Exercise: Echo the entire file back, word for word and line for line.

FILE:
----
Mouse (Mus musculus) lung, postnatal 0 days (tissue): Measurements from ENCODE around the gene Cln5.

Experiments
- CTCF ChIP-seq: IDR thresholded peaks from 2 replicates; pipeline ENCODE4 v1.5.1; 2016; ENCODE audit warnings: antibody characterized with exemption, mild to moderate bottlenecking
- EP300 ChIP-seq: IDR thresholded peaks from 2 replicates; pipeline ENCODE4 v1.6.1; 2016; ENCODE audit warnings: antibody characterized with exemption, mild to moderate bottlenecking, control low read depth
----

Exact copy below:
Mouse (Mus musculus) lung, postnatal 0 days (tissue): Measurements from ENCODE around the gene Cln5.

Experiments
- CTCF ChIP-seq: IDR thresholded peaks from 2 replicates; pipeline ENCODE4 v1.5.1; 2016; ENCODE audit warnings: antibody characterized with exemption, mild to moderate bottlenecking
- EP300 ChIP-seq: IDR thresholded peaks from 2 replicates; pipeline ENCODE4 v1.6.1; 2016; ENCODE audit warnings: antibody characterized with exemption, mild to moderate bottlenecking, control low read depth